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French developer brings card game to life

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Ever thought that it would be great to have your favorite trading card game (TCG) come to life and fight beside you?

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Well franchises like “Pokemon” and “Yu-Gi-Oh” have been inspiring these fantasies for years with their video games and animated television shows. Now, the French based game company Peoleo Entertainment hopes to take it to the next level utilizing altered reality technology with their game Drakerz.

While Drakerz is a TCG at the core, the game is designed from the ground up to be an interactive experience used on the computer in conjunction with a webcam. Players actually do have physical cards that literally come "alive" on the screen in action duels and fights Benoit Coupez, CEO of Peoleo Entertainment, explains, “Thanks to augmented reality, we can go a little further than a traditional TCG. For example, we are using the invocation map to move a character, like a war game without removing the tape,” and added, “Similarly, we can introduce a few more variables of the game with different points and gauges (life, mana, weapons, armor) because it is the computer that calculates everything. Paper and pencil are no longer helpful to remember.”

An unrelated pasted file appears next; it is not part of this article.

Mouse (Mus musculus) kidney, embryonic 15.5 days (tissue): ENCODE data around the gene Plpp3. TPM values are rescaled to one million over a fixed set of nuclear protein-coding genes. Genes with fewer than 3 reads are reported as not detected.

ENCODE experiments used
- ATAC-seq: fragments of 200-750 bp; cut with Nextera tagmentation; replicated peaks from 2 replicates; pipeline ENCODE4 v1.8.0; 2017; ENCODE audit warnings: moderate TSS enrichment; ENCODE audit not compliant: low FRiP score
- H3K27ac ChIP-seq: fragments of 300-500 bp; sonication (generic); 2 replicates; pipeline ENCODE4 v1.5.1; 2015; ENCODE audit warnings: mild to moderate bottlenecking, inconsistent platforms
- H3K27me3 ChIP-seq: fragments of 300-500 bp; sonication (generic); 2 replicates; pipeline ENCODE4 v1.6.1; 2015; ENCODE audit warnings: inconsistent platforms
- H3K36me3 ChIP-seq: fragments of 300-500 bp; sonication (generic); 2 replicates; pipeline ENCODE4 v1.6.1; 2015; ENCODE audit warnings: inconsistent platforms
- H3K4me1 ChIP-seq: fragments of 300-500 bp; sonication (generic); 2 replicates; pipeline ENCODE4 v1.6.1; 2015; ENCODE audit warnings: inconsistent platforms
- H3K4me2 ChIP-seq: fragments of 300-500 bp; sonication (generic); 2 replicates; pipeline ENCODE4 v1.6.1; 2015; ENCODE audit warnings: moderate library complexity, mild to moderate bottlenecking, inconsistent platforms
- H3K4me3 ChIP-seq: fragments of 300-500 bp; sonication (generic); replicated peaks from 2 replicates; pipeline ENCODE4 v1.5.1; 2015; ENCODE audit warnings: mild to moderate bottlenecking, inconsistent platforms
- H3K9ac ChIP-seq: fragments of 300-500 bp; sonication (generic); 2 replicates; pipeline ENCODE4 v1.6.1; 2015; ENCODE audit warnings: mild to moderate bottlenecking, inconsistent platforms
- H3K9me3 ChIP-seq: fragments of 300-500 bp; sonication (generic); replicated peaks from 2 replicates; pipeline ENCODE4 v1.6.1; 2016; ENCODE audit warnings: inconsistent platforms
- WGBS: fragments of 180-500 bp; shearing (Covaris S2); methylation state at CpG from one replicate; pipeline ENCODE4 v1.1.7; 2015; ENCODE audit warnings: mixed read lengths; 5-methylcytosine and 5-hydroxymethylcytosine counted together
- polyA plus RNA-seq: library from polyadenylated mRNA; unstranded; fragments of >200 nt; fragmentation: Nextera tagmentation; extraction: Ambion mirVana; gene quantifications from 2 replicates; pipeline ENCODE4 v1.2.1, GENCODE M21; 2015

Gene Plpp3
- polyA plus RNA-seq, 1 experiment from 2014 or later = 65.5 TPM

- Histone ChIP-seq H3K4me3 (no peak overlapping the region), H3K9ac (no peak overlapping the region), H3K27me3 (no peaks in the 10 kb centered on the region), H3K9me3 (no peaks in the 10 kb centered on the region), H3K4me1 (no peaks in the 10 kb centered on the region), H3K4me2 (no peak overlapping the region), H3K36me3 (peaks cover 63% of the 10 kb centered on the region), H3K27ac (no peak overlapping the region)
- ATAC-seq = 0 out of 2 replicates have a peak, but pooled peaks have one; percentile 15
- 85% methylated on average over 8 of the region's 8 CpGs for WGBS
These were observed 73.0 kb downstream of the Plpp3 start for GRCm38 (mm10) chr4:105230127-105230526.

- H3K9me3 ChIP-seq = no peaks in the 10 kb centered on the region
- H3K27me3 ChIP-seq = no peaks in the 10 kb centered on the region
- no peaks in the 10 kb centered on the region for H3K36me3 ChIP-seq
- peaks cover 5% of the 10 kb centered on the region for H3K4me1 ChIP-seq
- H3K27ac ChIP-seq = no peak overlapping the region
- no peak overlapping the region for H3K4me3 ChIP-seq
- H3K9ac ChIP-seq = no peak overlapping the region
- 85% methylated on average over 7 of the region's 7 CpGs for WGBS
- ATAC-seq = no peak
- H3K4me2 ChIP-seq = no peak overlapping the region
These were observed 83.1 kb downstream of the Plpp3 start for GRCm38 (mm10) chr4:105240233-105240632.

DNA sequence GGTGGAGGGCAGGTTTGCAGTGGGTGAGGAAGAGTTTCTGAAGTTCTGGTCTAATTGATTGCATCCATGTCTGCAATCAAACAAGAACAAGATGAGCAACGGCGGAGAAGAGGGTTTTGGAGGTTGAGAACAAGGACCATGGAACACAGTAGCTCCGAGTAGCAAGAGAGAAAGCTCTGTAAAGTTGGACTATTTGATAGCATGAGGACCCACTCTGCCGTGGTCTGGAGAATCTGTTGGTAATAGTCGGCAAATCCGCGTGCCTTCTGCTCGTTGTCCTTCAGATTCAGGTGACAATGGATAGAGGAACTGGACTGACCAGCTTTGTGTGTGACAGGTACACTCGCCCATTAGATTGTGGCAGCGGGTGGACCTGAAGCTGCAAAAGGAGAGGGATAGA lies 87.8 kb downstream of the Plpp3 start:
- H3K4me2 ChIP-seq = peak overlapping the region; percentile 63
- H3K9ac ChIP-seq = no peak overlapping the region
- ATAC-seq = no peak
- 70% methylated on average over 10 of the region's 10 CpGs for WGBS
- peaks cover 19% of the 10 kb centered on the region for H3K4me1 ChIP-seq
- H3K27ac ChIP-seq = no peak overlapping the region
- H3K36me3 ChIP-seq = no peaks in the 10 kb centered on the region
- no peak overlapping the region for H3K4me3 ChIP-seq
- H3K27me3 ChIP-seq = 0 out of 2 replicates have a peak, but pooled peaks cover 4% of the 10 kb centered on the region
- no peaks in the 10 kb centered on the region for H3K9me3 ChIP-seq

Peoleo has released a Kickstarter to aid the development of Drakerz in the hopes that the community will show its support for the innovative game. Many Veteran TCG players may be relieved to know that the company has considered some of the more frustrating aspects to competitive play such as cheating but explains that in the case of Drakerz, “An unstoppable, anti-cheating system is set up: you have to declare what deck you play at the beginning of the game, and it is the computer that tells you the card you draw during your turn,”

While the game does require a newer computer (no more than two years old), it does have mechanics to play like a normal card game by using pegs and hexagons. Coupez also went into detail about why his company decided to focus so much on the augmented reality aspect which in turn makes it less accessible, “The greatest obstacle was not creating a traditional video game." Coupez went on to explain, "Every time we said it would be easier to do it with the mouse or keyboard, we avoided the idea. We really wanted to use the cards as a gaming device and not just as a medium that is stored in a closet.”

With altered or augmented reality technology being utilized more and more in today’s environment it is perhaps not surprising to see a game like this appear. Now it is simply up to the players to decide whether or not they want to utilize the newest advancements in gaming, stick with the classics, or go for a bit of both.


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